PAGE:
Earlier work had shown that removal of this domain from the enzyme leaves a molecule that is catalytically active against monodisperse substrates but has no haemolytic and toxic properties. It was also known that the latter properties also depended on the presence of Ca2+ ions. Our a-toxin structures have revealed highly conserved aspartate residues associated with Cd2+ binding in structures 1 and 3 and in structure 6 we have identified three calcium binding sites that are shown in Figure 2a.


Inhibitor work


We tried soaking and co-crystallising a number of available substrate analogues. Difference maps usually revealed little interpretable electron density. However a-toxin complexed with the substrate paranitrophenyl-phophatidylcholine did reveal interpretable difference density with the cleaved substrate left in the active site. This complex is consistent with the hypothesis that phospholipid hydrolysis takes place by in-line nucleophilic attack by water on the phosphorus atom and the structure suggests which of the zinc ions withdraws electrons from the phosphate. The exact role of the other zinc ions still requires investigation.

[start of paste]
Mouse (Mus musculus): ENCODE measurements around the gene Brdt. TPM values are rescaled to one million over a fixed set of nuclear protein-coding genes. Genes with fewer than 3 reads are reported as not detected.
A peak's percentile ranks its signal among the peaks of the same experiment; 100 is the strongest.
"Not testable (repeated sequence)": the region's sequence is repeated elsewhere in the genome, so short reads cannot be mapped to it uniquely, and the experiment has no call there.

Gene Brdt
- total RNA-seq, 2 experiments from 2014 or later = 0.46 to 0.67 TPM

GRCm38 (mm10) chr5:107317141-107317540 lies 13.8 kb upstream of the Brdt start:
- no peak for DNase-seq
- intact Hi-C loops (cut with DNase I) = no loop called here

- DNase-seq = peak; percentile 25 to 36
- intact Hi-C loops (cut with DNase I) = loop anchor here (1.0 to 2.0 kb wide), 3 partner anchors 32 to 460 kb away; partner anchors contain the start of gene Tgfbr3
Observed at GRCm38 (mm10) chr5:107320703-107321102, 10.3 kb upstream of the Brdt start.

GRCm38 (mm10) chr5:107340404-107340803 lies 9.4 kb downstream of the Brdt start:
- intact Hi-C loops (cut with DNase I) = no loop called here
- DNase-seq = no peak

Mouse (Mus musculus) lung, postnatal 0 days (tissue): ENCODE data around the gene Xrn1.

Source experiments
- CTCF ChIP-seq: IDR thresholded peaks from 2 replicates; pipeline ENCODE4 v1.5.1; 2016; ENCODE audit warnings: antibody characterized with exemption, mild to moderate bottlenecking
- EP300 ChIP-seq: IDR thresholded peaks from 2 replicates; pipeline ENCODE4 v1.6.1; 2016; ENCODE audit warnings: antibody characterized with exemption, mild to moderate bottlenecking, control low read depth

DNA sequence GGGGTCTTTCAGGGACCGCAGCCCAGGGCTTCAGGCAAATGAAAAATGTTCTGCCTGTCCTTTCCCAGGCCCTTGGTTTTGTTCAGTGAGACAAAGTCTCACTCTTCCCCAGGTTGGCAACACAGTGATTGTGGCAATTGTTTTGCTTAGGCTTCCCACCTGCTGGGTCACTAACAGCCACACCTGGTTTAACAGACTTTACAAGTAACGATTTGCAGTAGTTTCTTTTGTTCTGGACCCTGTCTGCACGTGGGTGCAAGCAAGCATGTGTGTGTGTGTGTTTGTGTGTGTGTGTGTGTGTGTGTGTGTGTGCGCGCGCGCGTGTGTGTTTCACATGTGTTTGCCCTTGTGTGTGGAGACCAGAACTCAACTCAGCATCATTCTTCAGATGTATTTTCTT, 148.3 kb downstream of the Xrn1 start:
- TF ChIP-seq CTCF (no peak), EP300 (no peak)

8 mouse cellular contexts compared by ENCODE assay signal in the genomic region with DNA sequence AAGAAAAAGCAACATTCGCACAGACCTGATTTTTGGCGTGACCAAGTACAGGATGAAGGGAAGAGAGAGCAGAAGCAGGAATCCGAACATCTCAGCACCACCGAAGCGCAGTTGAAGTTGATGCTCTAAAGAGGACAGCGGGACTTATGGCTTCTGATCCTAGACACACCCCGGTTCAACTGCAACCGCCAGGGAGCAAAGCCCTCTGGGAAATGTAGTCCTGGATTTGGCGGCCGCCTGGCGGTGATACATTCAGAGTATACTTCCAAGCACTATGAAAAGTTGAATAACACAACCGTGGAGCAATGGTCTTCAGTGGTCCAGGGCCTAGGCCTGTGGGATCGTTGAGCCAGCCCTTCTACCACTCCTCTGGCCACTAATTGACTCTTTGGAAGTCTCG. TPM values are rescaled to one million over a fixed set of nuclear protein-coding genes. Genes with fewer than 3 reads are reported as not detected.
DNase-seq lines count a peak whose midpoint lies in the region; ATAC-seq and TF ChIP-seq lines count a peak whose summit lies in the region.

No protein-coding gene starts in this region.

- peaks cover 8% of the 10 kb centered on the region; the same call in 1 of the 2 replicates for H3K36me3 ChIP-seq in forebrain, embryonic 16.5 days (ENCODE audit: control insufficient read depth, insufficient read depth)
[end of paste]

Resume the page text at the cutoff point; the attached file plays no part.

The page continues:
Mutant studies


We have made ten mutant enzymes based on our structural work. These experiments have been designed to probe the role of residues in calcium binding, toxin-membrane interactions and inter-domain interactions. We are currently characterising the mutants in terms of egg yolk activity, haemolytic activity and their activity towards phosphatidylcholine and sphingomyelin liposomes.




The experimental work under this contract has enabled us to

        propose a model of toxin-membrane interaction

        establish the existence of a C2-like domain in a prokaryotic protein

        understand the role of calcium at a molecular level. In particular it appears from the crystal structures solved at different pH both with and without divalent ions, that both neutral pH or the presence of divalent cations are necessary for a catalytically active form of the enzyme.

        partially understand the role of zinc in the enzyme mechanism


Further work


We have initiated microfluorimetry work at Daresbury Laboratory for which the Biotechnology and Biological Sciences Research Council (BBSRC) has awarded a committee studentship. This work is designed to examine the role of the a-toxin in disrupting secondary messenger pathways in cell signalling.